Friday 20 January 2012

Great Ayton Friends School

Great Ayton, a charming North Yorkshire village in the shadow of Roseberry Topping (which is not a pudding but a beacon hill) and boasting a Post Office run by Worthy Pearson, preserves still the old school house where Captain Cook was a scholar in his youth. And sometimes while searching out this small building, the large handsome buildings on the triangle by the stream are completely overlooked. And that is a grave pity, since here was Great Ayton Friends' School from 1841-1997. Founded by Thomas Richardson, born in Darlington, the school inherited a fine kinship of the Quaker Pease, Backhouse, Mouncey and Gurney families.
Above is Anna Pease, just one of the many Pease women who would exert their influence on the school and its teaching methods. To quote from a journal at the school: Of those Friends who interested themselves in the purely domestic concerns of the school, and the girls generally, I may mention Anna Pease, of Feethams, Sophia Pease, Eliza Barclay, Anne Richardson, of Newcastle, &c.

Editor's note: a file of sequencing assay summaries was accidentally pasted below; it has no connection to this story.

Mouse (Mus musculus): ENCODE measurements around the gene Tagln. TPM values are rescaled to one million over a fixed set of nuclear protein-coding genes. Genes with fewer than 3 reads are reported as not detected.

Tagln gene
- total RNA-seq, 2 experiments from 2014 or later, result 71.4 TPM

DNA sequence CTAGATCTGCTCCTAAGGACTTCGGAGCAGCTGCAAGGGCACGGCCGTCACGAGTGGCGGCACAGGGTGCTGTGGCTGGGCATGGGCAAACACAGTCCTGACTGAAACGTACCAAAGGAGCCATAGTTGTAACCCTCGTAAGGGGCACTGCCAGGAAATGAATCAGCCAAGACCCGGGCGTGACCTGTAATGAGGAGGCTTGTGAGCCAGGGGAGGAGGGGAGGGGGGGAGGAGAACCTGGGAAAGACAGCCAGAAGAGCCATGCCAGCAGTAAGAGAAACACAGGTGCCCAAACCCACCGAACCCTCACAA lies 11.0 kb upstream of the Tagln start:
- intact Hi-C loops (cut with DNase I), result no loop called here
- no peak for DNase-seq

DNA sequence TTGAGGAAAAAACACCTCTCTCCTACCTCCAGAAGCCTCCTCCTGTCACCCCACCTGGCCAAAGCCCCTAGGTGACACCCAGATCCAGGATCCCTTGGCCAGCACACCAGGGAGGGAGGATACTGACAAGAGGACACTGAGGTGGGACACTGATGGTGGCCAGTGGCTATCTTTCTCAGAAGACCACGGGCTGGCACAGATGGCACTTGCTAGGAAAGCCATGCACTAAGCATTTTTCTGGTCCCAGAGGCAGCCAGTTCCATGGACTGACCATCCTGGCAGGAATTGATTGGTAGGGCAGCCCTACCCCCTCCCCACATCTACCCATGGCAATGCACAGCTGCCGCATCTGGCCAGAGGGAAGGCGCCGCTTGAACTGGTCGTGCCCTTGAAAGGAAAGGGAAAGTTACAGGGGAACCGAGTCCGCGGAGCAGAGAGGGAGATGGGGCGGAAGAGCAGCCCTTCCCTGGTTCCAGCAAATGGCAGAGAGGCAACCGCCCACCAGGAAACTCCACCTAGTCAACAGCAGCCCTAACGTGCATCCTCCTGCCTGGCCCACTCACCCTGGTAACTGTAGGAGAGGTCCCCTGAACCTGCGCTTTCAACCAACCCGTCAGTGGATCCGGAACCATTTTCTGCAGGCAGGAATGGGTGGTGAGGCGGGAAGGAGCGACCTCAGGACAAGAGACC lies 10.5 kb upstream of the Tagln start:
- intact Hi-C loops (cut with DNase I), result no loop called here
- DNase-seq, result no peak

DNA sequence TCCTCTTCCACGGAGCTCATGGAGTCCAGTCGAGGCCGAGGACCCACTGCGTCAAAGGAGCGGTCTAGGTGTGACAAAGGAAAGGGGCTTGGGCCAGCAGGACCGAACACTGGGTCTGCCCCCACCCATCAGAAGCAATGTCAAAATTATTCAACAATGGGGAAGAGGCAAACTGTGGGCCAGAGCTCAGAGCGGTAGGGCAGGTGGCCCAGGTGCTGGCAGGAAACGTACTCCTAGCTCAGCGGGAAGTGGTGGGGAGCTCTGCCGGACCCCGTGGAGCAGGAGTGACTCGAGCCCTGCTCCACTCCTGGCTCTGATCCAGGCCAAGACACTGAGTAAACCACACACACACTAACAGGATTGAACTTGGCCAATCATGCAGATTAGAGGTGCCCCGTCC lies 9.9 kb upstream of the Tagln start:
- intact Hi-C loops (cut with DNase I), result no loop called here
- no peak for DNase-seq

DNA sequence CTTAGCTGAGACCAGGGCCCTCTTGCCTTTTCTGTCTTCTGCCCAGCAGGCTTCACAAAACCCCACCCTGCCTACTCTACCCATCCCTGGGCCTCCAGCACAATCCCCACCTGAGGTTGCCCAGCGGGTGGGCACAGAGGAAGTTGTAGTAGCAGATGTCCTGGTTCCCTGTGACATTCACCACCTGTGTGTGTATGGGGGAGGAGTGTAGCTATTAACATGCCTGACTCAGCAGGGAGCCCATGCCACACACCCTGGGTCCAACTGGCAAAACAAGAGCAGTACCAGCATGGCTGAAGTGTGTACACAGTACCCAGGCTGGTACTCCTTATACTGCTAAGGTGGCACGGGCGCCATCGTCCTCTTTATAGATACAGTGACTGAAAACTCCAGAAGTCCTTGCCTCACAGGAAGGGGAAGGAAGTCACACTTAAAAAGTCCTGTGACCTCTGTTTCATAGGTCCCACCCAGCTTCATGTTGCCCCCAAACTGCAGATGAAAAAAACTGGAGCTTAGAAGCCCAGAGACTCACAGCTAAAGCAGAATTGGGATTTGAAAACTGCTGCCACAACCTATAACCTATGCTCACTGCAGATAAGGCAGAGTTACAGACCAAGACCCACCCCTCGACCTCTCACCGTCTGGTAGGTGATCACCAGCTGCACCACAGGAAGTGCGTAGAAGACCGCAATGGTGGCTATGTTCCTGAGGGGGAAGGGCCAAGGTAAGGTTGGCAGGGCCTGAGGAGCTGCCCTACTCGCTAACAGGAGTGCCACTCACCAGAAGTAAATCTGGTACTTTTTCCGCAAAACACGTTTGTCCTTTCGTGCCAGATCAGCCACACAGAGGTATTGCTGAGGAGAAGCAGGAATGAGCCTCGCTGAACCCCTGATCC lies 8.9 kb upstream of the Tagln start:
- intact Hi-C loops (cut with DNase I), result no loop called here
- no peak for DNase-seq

The first of these frequently visited the school and remained a few days, or a week occasionally. This loveable and admirable woman was an earnest educationist. She had at Feethams a large infant school, and also a school for girls under her own management, and had been in early life associated with her uncle, William Allen, in his educational undertakings. Botany, and natural science were favourite pursuits with her, in which she took great pleasure. Plain needlework has always been an art carefully cultivated in most of the Friends’ Public Schools. At the time I am writing about, linen buttons had not been introduced, and it just occurs to my mind how she showed the girls to make them neatly. Thread buttons were then in use, a ring was, as it seems now to me, curiously covered with threads all meeting in the centre. A small square of fine linen was cut out a little larger than the button itself. Then placing it in the square, with a needle and thread the opposite sides of the straight edges were drawn together, then the corners, and with another, or without another stitch a nice durable button was formed. Sophia Pease was another kind and deeply interested friend of the school. In connection with her, I may say that quills only were used for pens a few years before this time. Steel pens were now, however, beginning to come into use. I suppose it must have been discussed in committee as to their being intro­duced instead of the quill. Permission, however, was granted that the steel might supersede the quill, but it was desired that each scholar before leaving school should be taught the art of making a pen out of a quill. How carefully this request was attended to I have no recollection, only I presume when the necessity ceased to make these as well as to mend, the implement required to perform the operation would be found either out of order or wanting altogether. To continue reading, just click here.

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